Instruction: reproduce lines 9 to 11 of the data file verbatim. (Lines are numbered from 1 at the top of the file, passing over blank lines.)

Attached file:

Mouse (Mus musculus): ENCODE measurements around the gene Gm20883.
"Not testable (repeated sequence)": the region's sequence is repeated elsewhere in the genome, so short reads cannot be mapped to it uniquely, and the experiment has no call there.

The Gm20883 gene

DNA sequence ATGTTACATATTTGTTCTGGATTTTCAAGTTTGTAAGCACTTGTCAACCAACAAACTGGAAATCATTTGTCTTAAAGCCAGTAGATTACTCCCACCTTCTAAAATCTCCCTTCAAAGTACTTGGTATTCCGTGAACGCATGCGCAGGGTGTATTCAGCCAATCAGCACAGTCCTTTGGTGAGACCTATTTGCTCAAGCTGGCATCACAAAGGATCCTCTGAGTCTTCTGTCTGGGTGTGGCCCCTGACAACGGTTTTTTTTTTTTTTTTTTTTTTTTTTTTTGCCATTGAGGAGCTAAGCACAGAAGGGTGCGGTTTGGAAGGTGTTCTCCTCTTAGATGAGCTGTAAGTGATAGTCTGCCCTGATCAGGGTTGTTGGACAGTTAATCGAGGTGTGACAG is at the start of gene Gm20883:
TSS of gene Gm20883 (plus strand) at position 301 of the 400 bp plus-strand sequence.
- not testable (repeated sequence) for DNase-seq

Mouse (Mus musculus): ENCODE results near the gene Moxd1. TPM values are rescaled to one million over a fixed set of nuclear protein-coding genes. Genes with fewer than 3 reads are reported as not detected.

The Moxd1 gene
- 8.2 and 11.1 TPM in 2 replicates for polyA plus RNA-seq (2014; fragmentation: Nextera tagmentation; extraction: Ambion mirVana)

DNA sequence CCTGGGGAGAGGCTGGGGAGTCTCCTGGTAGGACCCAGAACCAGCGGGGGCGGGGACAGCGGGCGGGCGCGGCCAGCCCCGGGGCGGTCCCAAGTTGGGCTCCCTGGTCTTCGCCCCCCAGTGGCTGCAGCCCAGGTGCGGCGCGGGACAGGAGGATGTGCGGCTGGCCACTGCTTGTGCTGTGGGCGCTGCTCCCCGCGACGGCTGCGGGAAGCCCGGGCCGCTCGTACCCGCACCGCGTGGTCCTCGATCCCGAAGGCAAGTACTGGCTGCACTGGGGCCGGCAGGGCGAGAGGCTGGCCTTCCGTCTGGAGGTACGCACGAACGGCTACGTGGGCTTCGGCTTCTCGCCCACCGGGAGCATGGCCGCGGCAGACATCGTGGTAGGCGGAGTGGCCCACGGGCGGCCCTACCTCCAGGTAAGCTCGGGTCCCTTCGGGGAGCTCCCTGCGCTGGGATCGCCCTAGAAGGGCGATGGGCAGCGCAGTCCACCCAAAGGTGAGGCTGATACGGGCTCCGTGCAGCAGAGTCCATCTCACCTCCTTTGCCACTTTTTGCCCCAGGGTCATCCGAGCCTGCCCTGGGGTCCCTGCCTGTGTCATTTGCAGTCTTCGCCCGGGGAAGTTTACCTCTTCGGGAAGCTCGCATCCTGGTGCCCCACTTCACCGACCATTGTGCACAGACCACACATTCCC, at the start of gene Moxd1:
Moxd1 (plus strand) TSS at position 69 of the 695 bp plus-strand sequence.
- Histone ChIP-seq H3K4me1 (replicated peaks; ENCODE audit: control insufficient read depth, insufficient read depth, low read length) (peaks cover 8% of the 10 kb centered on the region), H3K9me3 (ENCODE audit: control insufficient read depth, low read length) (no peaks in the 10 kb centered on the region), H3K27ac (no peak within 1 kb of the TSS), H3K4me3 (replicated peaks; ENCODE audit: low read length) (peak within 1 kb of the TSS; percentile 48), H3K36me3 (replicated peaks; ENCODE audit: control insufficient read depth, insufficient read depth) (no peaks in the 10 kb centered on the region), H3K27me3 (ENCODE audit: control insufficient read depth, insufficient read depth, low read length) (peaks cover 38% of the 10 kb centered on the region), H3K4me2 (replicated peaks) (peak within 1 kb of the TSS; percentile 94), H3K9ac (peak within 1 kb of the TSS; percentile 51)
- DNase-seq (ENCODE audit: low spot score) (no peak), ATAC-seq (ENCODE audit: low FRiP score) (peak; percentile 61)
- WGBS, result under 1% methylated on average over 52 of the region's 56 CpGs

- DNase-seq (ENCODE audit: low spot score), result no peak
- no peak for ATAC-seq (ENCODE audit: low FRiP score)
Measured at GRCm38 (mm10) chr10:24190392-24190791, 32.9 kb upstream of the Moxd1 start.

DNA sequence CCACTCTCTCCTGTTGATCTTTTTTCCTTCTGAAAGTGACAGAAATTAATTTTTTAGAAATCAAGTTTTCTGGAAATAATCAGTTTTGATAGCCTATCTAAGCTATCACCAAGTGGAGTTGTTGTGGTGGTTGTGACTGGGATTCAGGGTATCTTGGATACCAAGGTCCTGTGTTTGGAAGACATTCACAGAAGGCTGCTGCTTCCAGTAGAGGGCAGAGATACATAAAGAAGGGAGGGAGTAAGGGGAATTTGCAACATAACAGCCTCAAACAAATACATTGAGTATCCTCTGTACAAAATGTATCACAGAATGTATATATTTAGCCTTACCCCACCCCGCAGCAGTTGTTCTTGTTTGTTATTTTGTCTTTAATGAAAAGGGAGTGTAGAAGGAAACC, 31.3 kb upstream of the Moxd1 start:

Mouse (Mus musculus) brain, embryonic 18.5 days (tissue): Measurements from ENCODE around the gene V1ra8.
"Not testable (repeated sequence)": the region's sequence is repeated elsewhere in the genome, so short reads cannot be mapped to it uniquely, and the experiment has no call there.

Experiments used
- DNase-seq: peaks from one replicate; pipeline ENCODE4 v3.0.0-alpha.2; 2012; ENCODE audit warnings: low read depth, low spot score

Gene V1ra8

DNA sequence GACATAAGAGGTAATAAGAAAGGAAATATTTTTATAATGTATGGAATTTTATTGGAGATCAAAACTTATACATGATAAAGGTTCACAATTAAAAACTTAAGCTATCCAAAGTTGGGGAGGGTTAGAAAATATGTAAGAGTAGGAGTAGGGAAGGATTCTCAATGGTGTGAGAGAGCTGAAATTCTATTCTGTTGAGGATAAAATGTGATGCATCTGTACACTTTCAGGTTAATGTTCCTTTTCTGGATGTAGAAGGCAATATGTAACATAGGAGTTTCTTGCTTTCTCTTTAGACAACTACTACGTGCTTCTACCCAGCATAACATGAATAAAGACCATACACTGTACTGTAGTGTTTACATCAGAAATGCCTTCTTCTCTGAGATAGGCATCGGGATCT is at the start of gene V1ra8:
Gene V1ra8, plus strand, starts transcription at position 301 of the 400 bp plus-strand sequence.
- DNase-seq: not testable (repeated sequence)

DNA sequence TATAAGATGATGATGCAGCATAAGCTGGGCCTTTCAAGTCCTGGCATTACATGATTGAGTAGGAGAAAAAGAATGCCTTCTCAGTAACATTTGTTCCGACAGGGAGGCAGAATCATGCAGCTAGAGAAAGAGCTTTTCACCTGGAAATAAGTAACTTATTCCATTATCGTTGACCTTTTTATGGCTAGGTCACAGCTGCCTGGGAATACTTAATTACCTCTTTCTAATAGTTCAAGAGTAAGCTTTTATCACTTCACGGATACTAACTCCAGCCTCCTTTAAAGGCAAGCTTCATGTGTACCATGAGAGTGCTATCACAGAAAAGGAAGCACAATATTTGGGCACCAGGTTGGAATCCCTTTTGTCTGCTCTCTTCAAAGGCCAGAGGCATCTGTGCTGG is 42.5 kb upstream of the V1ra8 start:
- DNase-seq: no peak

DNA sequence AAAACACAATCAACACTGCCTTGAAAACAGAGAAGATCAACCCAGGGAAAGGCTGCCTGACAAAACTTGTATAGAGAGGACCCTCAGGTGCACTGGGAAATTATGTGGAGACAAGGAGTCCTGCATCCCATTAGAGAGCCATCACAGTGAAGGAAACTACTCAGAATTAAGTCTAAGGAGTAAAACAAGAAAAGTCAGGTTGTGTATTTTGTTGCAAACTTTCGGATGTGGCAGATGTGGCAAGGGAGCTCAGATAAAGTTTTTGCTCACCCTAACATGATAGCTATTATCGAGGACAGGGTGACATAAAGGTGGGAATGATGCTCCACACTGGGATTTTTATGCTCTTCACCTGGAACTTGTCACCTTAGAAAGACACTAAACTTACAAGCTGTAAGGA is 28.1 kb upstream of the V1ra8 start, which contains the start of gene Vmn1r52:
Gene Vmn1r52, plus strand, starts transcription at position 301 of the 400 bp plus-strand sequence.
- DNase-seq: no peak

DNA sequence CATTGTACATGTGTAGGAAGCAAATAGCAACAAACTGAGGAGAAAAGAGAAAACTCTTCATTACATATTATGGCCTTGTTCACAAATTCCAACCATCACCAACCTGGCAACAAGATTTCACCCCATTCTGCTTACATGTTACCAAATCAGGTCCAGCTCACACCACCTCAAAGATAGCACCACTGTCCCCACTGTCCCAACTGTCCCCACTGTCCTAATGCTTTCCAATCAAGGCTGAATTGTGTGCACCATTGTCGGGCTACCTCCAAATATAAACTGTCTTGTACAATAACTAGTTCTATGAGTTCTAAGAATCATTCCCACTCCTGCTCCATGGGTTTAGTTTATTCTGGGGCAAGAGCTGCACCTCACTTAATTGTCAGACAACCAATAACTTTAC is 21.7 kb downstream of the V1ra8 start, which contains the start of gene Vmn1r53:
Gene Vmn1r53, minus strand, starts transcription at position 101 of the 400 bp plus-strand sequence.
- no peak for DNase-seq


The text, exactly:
- 8.2 and 11.1 TPM in 2 replicates for polyA plus RNA-seq (2014; fragmentation: Nextera tagmentation; extraction: Ambion mirVana)

DNA sequence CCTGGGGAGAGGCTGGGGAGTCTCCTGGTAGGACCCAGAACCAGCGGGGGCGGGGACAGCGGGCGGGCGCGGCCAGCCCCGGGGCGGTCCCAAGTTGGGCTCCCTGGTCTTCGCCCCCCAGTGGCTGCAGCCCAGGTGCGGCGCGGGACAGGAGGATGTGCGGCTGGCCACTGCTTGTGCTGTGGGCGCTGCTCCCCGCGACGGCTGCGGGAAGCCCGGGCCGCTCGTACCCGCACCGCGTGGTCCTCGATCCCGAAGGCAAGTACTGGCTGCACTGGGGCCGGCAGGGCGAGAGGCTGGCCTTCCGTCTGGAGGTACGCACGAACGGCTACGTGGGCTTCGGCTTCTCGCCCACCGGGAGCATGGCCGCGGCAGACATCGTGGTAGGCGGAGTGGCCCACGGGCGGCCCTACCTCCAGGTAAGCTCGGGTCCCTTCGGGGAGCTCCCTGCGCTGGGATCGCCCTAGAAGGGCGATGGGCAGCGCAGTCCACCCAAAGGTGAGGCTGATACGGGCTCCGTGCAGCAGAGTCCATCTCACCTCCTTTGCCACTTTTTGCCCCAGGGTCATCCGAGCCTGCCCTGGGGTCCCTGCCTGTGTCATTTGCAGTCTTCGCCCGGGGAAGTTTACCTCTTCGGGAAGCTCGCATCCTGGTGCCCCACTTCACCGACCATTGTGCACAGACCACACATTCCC, at the start of gene Moxd1:
Moxd1 (plus strand) TSS at position 69 of the 695 bp plus-strand sequence.